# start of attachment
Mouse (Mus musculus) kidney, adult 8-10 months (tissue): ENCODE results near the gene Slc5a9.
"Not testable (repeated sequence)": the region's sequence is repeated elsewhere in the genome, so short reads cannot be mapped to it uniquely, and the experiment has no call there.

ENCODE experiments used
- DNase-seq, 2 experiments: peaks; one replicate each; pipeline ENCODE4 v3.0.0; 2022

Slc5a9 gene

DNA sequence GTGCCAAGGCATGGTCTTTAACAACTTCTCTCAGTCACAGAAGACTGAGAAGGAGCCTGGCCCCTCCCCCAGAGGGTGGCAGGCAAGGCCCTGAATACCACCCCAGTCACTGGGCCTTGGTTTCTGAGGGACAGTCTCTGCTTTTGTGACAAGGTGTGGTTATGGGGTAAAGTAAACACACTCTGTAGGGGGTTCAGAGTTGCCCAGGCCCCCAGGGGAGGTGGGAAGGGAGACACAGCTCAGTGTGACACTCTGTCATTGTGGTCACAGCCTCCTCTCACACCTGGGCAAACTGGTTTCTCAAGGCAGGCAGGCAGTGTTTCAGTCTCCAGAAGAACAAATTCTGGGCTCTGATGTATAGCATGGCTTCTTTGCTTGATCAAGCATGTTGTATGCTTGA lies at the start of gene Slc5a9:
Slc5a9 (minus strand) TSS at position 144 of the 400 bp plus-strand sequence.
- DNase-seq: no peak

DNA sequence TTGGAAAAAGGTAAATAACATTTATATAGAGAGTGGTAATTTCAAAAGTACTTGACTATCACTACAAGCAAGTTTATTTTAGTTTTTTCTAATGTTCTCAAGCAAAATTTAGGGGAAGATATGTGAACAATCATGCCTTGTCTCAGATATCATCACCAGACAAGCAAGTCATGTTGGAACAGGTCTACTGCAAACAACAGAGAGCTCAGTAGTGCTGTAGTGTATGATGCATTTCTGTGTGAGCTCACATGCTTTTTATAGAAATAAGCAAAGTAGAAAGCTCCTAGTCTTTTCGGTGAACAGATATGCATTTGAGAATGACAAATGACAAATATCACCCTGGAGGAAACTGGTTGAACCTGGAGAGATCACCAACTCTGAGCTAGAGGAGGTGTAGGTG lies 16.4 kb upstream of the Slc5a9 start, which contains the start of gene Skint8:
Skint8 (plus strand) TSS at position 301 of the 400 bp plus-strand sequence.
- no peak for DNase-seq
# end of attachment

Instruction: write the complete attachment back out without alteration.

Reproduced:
Mouse (Mus musculus) kidney, adult 8-10 months (tissue): ENCODE results near the gene Slc5a9.
"Not testable (repeated sequence)": the region's sequence is repeated elsewhere in the genome, so short reads cannot be mapped to it uniquely, and the experiment has no call there.

ENCODE experiments used
- DNase-seq, 2 experiments: peaks; one replicate each; pipeline ENCODE4 v3.0.0; 2022

Slc5a9 gene

DNA sequence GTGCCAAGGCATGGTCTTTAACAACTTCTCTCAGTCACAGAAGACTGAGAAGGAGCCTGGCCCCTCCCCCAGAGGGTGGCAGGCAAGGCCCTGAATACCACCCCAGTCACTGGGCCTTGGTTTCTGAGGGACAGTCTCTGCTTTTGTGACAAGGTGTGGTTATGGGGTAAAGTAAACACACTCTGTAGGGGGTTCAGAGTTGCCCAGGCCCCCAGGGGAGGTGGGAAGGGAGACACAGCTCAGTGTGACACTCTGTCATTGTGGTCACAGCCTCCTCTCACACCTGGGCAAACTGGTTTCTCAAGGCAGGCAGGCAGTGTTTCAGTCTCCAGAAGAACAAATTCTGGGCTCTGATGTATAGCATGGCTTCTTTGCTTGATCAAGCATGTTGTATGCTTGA lies at the start of gene Slc5a9:
Slc5a9 (minus strand) TSS at position 144 of the 400 bp plus-strand sequence.
- DNase-seq: no peak

DNA sequence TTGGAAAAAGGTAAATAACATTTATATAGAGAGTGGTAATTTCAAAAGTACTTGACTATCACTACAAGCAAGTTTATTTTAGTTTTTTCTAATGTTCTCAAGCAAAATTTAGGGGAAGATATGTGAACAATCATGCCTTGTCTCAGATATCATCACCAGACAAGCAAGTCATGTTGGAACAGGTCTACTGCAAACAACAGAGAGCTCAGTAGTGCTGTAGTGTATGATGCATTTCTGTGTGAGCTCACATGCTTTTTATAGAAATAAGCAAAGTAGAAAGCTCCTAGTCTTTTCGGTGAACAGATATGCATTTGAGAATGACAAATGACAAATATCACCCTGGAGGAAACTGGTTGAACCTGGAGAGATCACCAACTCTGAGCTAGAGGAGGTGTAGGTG lies 16.4 kb upstream of the Slc5a9 start, which contains the start of gene Skint8:
Skint8 (plus strand) TSS at position 301 of the 400 bp plus-strand sequence.
- no peak for DNase-seq